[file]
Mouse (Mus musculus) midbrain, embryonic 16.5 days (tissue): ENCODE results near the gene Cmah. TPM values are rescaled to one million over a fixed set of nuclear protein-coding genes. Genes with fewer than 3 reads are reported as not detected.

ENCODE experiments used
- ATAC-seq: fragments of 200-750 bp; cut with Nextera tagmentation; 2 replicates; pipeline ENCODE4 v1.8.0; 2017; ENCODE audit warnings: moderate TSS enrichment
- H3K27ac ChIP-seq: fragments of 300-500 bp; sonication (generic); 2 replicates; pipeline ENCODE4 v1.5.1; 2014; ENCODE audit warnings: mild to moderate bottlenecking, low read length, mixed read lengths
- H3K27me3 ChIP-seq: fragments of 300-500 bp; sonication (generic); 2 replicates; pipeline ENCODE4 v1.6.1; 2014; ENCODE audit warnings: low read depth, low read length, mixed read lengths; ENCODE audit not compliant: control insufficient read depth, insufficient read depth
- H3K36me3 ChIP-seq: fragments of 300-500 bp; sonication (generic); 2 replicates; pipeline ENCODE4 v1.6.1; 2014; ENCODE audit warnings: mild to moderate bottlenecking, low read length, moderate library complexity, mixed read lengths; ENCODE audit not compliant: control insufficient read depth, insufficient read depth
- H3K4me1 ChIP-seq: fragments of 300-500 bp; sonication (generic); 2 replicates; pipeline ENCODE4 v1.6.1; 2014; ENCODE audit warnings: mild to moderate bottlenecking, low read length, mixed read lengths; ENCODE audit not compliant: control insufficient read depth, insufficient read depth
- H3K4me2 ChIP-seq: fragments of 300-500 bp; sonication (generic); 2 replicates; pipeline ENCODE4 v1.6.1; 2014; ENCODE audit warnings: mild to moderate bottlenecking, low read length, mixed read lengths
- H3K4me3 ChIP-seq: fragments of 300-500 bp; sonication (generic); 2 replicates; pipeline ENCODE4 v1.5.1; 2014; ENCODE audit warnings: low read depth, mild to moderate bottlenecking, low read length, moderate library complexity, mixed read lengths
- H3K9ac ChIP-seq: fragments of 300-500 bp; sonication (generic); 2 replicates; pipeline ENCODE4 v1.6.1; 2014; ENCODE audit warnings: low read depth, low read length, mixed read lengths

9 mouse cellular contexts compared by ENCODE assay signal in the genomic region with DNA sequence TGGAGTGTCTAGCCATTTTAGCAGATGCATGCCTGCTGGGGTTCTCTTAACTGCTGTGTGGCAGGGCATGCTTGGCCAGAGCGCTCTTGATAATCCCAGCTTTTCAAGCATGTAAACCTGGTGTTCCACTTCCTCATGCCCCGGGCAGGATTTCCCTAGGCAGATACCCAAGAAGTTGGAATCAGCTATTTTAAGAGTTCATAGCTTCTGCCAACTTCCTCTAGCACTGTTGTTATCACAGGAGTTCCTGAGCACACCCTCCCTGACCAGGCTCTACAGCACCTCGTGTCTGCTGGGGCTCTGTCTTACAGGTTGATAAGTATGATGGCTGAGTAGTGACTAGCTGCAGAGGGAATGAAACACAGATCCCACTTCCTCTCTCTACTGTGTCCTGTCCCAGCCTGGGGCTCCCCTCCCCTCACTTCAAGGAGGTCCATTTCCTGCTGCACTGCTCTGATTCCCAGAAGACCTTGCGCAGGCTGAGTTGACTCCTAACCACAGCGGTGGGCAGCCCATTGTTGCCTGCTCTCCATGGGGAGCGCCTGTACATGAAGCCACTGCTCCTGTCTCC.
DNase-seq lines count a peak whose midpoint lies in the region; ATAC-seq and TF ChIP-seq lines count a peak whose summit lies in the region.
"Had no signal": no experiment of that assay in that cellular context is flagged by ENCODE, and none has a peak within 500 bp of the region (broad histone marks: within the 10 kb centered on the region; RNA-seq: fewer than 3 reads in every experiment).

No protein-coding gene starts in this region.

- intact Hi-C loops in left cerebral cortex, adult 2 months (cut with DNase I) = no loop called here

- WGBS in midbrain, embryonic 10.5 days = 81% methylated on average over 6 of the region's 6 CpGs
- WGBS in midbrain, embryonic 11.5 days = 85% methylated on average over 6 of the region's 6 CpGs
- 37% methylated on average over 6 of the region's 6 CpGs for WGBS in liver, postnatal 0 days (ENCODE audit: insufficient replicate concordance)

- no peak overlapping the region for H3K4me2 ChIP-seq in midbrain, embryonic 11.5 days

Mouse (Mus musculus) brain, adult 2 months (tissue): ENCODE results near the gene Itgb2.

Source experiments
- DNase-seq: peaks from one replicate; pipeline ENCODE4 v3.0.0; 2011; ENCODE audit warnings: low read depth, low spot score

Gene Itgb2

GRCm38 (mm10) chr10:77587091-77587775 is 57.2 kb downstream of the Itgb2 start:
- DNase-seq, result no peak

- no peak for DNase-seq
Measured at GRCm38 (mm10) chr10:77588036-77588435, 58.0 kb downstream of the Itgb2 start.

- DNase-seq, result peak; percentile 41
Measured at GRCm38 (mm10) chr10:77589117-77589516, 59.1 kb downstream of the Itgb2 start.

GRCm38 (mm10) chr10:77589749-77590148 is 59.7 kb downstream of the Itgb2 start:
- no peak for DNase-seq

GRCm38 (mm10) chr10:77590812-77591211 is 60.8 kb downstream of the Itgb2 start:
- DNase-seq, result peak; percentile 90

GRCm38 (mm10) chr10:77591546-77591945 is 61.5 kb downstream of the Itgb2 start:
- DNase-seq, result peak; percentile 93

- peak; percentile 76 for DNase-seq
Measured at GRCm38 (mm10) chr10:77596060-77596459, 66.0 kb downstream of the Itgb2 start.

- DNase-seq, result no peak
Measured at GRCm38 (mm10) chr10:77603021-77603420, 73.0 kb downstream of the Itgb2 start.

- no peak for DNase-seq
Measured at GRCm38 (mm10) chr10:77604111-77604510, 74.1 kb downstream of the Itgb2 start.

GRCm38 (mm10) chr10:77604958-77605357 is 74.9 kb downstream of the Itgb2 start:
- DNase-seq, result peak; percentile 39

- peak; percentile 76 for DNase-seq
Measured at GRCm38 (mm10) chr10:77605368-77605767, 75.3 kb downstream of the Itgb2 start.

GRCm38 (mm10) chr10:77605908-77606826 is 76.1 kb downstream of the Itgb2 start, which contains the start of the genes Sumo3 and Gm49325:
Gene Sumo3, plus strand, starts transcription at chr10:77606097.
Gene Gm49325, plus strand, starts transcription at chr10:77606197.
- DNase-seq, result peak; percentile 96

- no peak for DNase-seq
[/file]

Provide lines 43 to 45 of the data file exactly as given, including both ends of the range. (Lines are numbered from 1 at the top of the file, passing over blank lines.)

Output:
- DNase-seq, result peak; percentile 39

- peak; percentile 76 for DNase-seq
Measured at GRCm38 (mm10) chr10:77605368-77605767, 75.3 kb downstream of the Itgb2 start.